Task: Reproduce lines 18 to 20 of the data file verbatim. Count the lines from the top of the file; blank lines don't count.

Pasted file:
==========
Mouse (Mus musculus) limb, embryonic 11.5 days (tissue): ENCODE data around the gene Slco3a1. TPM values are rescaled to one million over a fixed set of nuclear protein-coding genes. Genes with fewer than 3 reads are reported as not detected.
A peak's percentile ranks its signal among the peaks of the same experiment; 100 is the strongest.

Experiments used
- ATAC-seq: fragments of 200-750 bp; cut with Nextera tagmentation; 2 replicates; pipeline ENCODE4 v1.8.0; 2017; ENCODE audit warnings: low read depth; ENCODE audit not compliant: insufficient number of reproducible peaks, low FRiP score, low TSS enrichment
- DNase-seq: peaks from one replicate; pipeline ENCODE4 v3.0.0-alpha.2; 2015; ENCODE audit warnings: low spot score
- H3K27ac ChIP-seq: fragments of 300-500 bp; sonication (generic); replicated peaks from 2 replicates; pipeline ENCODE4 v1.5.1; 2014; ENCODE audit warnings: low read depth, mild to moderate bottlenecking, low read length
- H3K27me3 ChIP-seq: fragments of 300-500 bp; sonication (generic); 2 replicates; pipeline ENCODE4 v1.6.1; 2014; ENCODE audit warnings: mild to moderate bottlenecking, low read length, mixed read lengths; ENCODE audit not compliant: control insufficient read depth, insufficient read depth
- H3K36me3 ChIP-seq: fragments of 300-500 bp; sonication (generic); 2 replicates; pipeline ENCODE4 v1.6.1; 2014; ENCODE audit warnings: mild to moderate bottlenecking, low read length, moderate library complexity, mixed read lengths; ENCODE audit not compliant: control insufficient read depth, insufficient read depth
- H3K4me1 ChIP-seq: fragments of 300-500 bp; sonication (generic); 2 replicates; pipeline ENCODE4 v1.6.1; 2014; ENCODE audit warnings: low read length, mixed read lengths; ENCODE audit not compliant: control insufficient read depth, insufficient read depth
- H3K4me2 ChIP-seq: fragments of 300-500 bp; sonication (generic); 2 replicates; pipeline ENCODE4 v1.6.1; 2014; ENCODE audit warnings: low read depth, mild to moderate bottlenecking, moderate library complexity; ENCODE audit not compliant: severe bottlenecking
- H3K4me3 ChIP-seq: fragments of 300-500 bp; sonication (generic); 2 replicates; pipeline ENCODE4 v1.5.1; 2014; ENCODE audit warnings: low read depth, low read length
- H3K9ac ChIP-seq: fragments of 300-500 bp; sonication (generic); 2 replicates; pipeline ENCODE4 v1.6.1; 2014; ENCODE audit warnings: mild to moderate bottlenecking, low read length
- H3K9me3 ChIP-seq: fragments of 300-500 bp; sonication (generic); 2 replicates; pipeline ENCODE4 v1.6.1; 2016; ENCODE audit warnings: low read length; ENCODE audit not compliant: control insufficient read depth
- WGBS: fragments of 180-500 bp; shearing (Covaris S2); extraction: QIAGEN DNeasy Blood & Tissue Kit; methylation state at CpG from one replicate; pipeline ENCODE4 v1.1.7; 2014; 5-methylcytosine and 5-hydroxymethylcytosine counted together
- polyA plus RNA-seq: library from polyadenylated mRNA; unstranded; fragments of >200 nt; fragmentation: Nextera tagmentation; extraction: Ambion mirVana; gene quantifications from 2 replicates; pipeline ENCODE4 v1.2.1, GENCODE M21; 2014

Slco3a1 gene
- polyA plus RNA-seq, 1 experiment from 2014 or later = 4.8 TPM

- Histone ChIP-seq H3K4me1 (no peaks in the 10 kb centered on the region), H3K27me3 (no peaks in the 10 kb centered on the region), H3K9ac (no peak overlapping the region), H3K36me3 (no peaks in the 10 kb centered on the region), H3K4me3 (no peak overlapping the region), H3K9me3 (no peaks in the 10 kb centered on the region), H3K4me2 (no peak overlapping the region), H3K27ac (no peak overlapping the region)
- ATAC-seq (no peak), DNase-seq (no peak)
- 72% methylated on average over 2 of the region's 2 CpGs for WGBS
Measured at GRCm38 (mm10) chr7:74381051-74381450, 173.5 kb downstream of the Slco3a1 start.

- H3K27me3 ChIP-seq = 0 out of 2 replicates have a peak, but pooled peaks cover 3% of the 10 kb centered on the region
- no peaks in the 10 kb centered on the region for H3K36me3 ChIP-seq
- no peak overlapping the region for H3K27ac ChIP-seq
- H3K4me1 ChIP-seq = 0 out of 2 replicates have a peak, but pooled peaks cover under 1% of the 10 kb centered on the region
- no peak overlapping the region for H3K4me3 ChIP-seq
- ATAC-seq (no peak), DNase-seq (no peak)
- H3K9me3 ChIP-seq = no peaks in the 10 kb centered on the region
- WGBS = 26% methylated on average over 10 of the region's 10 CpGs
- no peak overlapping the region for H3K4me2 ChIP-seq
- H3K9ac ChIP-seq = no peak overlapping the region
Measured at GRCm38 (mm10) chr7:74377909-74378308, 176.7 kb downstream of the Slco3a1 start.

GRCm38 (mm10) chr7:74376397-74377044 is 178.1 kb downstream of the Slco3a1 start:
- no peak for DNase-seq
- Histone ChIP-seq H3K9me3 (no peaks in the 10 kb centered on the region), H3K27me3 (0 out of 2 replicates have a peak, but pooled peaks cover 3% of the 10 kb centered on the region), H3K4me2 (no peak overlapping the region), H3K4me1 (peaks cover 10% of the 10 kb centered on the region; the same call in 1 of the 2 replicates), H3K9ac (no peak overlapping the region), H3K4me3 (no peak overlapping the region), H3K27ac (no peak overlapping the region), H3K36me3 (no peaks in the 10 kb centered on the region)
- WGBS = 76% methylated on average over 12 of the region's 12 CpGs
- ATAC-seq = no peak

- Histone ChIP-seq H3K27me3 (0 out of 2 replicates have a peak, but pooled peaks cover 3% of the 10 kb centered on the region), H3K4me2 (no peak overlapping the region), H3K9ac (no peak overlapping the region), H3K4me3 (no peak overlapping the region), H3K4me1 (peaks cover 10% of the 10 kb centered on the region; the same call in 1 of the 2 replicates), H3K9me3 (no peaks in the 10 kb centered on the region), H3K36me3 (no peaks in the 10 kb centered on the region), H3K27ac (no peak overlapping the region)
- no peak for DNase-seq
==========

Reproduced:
- Histone ChIP-seq H3K4me1 (no peaks in the 10 kb centered on the region), H3K27me3 (no peaks in the 10 kb centered on the region), H3K9ac (no peak overlapping the region), H3K36me3 (no peaks in the 10 kb centered on the region), H3K4me3 (no peak overlapping the region), H3K9me3 (no peaks in the 10 kb centered on the region), H3K4me2 (no peak overlapping the region), H3K27ac (no peak overlapping the region)
- ATAC-seq (no peak), DNase-seq (no peak)
- 72% methylated on average over 2 of the region's 2 CpGs for WGBS